The Anna Karenina Principle of Business

The Anna Karenina principle was popularized by Jared Diamond. It comes from a line in the book Anna Karenina.

"Happy families are all alike; every unhappy family is unhappy in its own unique way."

This principle states that evolutionary success doesn't occur because of some particular positive trait, it is instead the absence of any serious negative traits that leads a species to thrive. If you were to apply this idea to business, it means a deficiency in any one core element will doom a company to extinction. However, a successful company somehow avoids each and every one of these potential failures as it grows and thrives.

The bigger question then becomes, what are the core traits that lead to business failure? In the case of domesticated animals, these traits are easy to identify (dietary needs, captive breeding, disposition, panic tendency, and social structure).

I propose the following, sure to be incomplete, list of positive traits required for a sustainable business:

  • Ability To Identify A Competitive Niche
  • Flexibility In Adopting Internal & External Innovation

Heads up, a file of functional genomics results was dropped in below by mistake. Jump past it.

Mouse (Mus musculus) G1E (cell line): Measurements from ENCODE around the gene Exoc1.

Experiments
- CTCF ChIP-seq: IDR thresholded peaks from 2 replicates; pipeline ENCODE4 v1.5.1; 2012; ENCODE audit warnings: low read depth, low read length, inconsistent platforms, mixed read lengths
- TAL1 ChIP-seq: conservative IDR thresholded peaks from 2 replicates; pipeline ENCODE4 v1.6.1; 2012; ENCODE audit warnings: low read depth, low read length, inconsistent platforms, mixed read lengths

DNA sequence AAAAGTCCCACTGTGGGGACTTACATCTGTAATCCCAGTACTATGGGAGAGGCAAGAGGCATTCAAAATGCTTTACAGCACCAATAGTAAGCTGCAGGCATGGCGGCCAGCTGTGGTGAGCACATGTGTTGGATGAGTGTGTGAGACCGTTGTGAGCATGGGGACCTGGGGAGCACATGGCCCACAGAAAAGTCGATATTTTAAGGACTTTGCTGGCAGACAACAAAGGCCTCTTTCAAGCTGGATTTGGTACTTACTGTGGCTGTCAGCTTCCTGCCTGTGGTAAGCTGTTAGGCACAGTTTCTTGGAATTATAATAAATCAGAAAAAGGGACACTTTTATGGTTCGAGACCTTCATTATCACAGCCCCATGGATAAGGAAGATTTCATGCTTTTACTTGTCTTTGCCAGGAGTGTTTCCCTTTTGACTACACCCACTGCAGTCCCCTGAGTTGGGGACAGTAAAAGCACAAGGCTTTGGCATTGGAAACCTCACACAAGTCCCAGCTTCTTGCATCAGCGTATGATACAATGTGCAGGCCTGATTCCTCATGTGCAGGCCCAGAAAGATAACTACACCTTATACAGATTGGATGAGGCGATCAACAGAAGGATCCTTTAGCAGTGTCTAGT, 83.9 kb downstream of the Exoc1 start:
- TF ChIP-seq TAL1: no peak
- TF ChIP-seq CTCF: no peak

• Capability To Repeatedly Identify & Recruit Talent At Market Value
  • Ability To Sustain Periods of Frugality
  • Commitment To Organizational Learning

So what do you think? Did I leave anything off the list?

Written by Adam Harrell on September 21, 2010

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Brian Kirkpatrick says:

I also have a list of traits I think an organization must possess in order to be successful. And like your list my, mine has its origins seated in evolution.

Evolution is about an organism possessing the “right” traits which give it the ability to possess an advantage that will allow it capture enough energy to survive and reproduce. Just as this is true for an organism, it is also true for an organization.